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Neha Donde

This article is based on an interview with Kavita Prakash, CEO of Mandai Nature. While mainly focused on Mandai Nature in Singapore at the beginning of the interview, broader impacts for all of southeast Asia were discussed throughout!

Singapore. One of the world’s most renowned cities for innovation, rapidly growing economy, and a model of stability for neighbouring nations. Compared to Singapore's population in 1950 of 1 million, the city now provides a home for about 5.7 million residents. This intense population growth coupled with Singapore’s rapid urbanisation has led to a degradation of ecosystem services and a loss of biodiversity across the small country, as mirrored by many other first world countries across the globe. These issues have challenged Singapore’s government and its citizens to take action to restore biodiversity, ecosystem services and help fight climate change. Mandai Nature, an NGO founded in December 2020, aims to bring back some of Singapore’s native biodiversity through a series of projects, including the formation of new parks and zoos. Supported by the government, these projects will help conserve many of Singapore’s species and allow its residents to interact with them. In order to find out more, I spoke to Kavita Prakash, CEO of Mandai Nature.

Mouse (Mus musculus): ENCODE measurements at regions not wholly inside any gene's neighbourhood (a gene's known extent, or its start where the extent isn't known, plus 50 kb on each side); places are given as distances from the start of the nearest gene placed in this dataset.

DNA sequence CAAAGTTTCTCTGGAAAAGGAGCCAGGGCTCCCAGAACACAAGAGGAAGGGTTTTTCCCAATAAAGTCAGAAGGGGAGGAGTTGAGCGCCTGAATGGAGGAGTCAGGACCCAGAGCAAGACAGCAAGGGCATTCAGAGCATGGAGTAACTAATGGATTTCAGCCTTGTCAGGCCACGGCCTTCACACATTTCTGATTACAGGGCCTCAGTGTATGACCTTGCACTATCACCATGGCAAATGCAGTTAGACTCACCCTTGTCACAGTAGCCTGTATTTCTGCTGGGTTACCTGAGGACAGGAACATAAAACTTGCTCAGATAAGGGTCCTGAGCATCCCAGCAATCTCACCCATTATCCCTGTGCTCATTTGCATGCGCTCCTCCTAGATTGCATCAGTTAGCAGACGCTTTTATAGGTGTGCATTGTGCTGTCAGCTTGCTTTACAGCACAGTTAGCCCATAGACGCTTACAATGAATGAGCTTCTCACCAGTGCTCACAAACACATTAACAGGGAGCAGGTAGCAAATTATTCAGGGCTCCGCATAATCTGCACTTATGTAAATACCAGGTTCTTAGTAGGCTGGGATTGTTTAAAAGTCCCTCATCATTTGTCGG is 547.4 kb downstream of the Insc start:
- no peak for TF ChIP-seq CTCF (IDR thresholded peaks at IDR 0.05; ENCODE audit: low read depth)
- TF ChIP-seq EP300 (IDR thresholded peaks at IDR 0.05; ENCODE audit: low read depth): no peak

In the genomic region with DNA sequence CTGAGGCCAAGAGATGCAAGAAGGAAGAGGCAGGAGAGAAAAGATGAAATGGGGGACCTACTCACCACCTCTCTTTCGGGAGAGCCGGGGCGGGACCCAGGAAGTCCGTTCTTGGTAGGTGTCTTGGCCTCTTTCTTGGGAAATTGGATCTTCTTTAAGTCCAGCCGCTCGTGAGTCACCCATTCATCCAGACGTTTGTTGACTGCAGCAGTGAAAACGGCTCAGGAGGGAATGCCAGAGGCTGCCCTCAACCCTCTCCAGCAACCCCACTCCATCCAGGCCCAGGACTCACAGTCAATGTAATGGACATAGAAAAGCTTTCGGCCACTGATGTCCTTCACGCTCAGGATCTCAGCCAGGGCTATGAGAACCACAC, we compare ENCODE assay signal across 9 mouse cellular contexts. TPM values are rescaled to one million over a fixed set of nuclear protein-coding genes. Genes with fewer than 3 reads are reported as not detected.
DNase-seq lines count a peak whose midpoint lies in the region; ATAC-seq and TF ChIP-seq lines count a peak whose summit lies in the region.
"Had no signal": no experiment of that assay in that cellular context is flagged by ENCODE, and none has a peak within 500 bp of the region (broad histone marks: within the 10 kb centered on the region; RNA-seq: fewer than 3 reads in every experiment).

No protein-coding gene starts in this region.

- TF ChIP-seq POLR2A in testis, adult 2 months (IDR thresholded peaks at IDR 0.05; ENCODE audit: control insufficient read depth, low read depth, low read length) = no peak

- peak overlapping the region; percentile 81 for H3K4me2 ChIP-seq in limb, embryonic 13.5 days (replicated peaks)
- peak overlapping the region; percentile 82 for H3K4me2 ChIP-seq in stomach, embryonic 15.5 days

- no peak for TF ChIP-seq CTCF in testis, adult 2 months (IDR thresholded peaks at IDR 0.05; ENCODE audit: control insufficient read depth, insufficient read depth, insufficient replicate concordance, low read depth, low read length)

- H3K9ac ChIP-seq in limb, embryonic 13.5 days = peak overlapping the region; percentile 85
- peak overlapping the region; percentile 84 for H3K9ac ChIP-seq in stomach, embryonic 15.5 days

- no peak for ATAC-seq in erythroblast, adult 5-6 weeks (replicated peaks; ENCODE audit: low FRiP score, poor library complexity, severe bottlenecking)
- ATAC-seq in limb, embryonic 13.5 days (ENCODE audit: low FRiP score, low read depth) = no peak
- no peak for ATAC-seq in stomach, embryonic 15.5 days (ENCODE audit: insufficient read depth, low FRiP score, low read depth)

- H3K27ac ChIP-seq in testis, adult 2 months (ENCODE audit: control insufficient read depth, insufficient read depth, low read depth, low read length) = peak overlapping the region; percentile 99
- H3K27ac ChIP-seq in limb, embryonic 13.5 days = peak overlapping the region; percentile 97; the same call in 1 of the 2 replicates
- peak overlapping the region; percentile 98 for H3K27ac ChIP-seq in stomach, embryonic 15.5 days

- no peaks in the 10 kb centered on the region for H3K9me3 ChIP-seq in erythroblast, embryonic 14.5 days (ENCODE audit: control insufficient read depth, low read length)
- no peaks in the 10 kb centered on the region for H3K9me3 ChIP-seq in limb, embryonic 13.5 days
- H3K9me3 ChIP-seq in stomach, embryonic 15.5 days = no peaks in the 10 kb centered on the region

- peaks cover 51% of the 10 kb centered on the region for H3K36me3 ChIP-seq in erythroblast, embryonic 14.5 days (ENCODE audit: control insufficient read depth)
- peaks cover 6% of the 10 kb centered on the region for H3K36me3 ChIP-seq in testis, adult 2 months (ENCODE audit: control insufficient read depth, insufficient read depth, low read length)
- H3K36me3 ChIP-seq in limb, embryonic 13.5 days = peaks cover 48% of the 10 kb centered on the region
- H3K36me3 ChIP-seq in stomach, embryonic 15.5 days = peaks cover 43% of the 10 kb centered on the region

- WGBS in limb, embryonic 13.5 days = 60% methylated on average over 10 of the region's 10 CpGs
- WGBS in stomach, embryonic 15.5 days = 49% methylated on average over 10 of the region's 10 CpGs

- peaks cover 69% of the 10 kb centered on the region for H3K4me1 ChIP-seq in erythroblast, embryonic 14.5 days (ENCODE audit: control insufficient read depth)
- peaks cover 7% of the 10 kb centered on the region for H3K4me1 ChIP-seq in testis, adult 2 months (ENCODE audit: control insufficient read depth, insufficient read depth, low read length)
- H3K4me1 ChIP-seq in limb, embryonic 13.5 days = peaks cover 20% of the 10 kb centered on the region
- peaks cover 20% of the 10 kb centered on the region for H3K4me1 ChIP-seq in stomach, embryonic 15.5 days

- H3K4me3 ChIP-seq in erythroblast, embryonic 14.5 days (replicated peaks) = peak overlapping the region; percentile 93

Some more background information about Mandai Nature is required before talking about their projected and planned projects and impacts. To start, Mandai Nature is founded by Singapore Zoo (Singapore’s wildlife reserve) and Temasek (Singapore’s sovereign wellfund). Mandai Nature is based in Southeast Asia and builds on the work that zoos and parks do on wildlife protection and conservation and go beyond wildlife to protecting ecosystems such as forests and peatlands, and working on solutions to climate change arisen problems such as climate mitigation and adaptation. Currently, they are mostly working in Singapore, but they aim to broaden their range across Southeast Asia. Mandai Nature recognises that southeast Asia contains one of the most important environmental ecosystems in the world, the 3rd largest tropical forest, roughly 1/15th of the world’s peatlands, ⅓ of the mangroves, and a number of endemic species at high risk, with 250 of species that are on the IUCN red list. While they are focused primarily on species and ecosystem conservation, another focus are those people living in peatlands and forests, and how Mandai Nature can work with them to help conserve the ecosystems in which they live. While Mandai Nature is only a team of about 8-9 people, they work with local NGOs who develop proposals and projects that Mandai Nature helps get grants for and helps set up work with other partners. These local NGOs are connected to local communities and indigenous people who live closest to natural environments for their input.